At the urging of Colorado U.S. Rep. Diana DeGette, a House committee on Tuesday stressed the need for vaccinations.
DeGette had asked the Committee on Energy and Commerce to hold a meeting on the issue after a measles outbreak centered in California sickened more than 100.
"For the 42 patients for whom vaccination status is known, 34 were unvaccinated and three received partial vaccinations," DeGette co-wrote in a letter to the committee. "Public health officials have emphasized that vaccination is the most important strategy to prevent measles."
The Disneyland outbreak, and statements questioning the safety and necessity of vaccines from prominent Republican politicians like Chris Christie and Rand Paul, have prompted other politicians, lawmakers and public health officials to re-assert the need for vaccinations.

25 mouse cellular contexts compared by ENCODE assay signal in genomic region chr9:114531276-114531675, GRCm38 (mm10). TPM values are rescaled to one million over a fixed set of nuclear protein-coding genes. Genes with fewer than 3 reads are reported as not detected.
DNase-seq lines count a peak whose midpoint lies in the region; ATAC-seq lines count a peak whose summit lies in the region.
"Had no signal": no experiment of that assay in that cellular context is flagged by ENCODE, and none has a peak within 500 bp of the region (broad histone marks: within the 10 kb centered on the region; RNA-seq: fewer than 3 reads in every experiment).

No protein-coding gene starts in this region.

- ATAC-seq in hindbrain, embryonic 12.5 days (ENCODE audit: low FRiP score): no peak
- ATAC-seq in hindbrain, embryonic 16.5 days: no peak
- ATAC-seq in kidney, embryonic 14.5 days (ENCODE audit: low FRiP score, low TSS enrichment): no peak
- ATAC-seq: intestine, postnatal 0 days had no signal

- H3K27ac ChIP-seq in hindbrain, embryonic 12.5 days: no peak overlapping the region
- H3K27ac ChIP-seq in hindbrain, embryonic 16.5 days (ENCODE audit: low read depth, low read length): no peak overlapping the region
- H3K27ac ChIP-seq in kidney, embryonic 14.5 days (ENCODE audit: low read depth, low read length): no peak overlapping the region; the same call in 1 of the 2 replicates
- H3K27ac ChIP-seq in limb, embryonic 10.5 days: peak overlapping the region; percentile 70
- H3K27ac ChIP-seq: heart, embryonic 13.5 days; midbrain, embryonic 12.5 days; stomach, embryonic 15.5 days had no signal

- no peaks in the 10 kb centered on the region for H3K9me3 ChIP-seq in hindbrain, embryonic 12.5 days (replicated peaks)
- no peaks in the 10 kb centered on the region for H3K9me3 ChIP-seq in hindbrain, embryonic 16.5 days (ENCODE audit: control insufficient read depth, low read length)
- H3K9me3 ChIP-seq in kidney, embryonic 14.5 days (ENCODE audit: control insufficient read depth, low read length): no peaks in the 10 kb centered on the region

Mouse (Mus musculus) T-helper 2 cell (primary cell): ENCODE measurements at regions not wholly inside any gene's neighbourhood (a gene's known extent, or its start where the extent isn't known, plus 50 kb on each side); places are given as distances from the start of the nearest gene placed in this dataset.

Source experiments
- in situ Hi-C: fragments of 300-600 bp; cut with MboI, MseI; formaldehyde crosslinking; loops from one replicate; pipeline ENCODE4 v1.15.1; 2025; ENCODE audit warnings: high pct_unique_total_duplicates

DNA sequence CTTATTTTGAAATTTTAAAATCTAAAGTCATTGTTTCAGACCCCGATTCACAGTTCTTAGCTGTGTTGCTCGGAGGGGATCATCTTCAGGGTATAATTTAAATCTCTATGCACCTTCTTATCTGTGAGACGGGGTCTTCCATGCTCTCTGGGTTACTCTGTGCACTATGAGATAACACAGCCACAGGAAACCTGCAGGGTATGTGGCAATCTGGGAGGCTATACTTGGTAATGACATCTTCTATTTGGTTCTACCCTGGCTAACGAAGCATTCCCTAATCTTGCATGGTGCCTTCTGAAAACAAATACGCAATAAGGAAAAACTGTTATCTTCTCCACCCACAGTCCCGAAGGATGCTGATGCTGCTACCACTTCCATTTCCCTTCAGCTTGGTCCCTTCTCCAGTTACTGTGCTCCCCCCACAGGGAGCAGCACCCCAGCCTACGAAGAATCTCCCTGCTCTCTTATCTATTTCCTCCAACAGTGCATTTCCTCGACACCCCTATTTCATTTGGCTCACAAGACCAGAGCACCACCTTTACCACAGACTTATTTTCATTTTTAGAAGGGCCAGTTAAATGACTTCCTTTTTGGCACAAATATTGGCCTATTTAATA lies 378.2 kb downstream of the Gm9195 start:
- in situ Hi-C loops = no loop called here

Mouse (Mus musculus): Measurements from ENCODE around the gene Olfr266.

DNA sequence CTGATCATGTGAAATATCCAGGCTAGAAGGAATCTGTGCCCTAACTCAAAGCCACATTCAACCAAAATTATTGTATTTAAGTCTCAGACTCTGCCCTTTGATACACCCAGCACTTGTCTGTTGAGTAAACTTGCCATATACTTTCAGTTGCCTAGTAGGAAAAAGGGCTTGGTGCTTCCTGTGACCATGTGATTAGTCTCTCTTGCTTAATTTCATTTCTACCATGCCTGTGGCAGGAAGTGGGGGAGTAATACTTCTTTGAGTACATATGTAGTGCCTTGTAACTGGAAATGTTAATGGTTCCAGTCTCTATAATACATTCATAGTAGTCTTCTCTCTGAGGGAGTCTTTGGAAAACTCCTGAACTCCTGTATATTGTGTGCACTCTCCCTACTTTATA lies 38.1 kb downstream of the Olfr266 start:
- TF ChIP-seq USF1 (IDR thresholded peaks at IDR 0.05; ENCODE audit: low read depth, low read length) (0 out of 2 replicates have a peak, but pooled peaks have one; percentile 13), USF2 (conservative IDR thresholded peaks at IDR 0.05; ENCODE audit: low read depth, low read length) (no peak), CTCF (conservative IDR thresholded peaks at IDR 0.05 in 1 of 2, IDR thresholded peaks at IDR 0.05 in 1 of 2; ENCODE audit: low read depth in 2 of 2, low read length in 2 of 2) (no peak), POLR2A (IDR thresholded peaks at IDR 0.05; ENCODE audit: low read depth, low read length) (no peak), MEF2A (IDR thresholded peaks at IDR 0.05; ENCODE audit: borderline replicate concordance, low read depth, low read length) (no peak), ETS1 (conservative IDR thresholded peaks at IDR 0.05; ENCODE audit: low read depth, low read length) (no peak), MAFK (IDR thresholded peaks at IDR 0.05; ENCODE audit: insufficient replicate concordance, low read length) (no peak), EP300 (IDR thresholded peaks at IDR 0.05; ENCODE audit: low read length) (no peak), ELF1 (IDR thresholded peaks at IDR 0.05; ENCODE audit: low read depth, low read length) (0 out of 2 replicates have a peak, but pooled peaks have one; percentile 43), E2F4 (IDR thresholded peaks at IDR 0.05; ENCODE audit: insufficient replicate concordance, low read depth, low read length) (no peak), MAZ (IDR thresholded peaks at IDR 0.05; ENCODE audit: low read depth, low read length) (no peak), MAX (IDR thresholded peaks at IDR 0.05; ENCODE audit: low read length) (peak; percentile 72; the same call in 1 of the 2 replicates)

"There is no credible evidence" to support the claim that vaccines cause autism in children, Rep. Tim Murphy, R-Pennsylvania, said at Tuesday's hearing.
Tommy Thompson, who served as secretary of health and human services in the George W. Bush White House, and three terms as Wisconsin's governor, told the Wall Street Journal today that vaccine worries and related political posturing are wrong:
“Scientifically we have proven all the accusations, all the misconceptions, are wrong,” he said. “If you’re interested in public health, you’ve got to be for vaccinations and vaccinating your children. There’s no equivocation whatsoever.”
The measles outbreak that started at Disneyland in December has since spread to other states, Mashable reports:
Health officials believe an international traveler brought measles to Disneyland, but the outbreak has led many to point the finger at parents who choose not to vaccinate their children because they believe it causes autism, a scientifically disputed claim. Two doses of the measles vaccine, known as MMR, are 99% effective in preventing illness, although one must be at least a year old for the first dose.